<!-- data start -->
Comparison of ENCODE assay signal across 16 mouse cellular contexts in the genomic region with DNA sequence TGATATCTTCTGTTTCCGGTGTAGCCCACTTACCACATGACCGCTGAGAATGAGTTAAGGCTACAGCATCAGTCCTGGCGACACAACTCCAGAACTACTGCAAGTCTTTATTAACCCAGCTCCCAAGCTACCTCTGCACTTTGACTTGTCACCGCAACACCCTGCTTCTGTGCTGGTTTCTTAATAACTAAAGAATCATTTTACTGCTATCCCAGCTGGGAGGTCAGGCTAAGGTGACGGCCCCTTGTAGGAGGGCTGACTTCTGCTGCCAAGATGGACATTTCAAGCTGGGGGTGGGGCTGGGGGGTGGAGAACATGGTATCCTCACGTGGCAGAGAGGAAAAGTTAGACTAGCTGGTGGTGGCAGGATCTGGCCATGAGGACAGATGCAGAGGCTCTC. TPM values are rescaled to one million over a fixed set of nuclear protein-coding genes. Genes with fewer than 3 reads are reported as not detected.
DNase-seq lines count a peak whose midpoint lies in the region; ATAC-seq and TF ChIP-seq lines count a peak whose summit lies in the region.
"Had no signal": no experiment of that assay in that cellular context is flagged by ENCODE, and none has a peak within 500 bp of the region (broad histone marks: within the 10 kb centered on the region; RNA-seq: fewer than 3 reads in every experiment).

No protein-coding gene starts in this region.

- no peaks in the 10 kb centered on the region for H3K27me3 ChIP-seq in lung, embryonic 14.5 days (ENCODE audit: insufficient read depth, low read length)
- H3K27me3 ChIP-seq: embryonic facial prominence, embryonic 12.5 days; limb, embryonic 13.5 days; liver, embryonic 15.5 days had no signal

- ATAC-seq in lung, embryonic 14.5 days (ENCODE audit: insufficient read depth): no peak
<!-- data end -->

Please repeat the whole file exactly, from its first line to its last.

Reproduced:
Comparison of ENCODE assay signal across 16 mouse cellular contexts in the genomic region with DNA sequence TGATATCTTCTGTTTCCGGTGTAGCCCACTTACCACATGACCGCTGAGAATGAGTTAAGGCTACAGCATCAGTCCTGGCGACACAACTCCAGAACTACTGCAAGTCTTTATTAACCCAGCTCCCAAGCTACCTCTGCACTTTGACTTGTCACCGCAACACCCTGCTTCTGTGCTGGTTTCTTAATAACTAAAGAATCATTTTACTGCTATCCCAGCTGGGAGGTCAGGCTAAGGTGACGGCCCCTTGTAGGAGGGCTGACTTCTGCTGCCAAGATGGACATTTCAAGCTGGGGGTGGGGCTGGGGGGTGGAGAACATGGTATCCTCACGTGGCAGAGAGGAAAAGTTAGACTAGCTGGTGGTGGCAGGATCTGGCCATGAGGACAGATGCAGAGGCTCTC. TPM values are rescaled to one million over a fixed set of nuclear protein-coding genes. Genes with fewer than 3 reads are reported as not detected.
DNase-seq lines count a peak whose midpoint lies in the region; ATAC-seq and TF ChIP-seq lines count a peak whose summit lies in the region.
"Had no signal": no experiment of that assay in that cellular context is flagged by ENCODE, and none has a peak within 500 bp of the region (broad histone marks: within the 10 kb centered on the region; RNA-seq: fewer than 3 reads in every experiment).

No protein-coding gene starts in this region.

- no peaks in the 10 kb centered on the region for H3K27me3 ChIP-seq in lung, embryonic 14.5 days (ENCODE audit: insufficient read depth, low read length)
- H3K27me3 ChIP-seq: embryonic facial prominence, embryonic 12.5 days; limb, embryonic 13.5 days; liver, embryonic 15.5 days had no signal

- ATAC-seq in lung, embryonic 14.5 days (ENCODE audit: insufficient read depth): no peak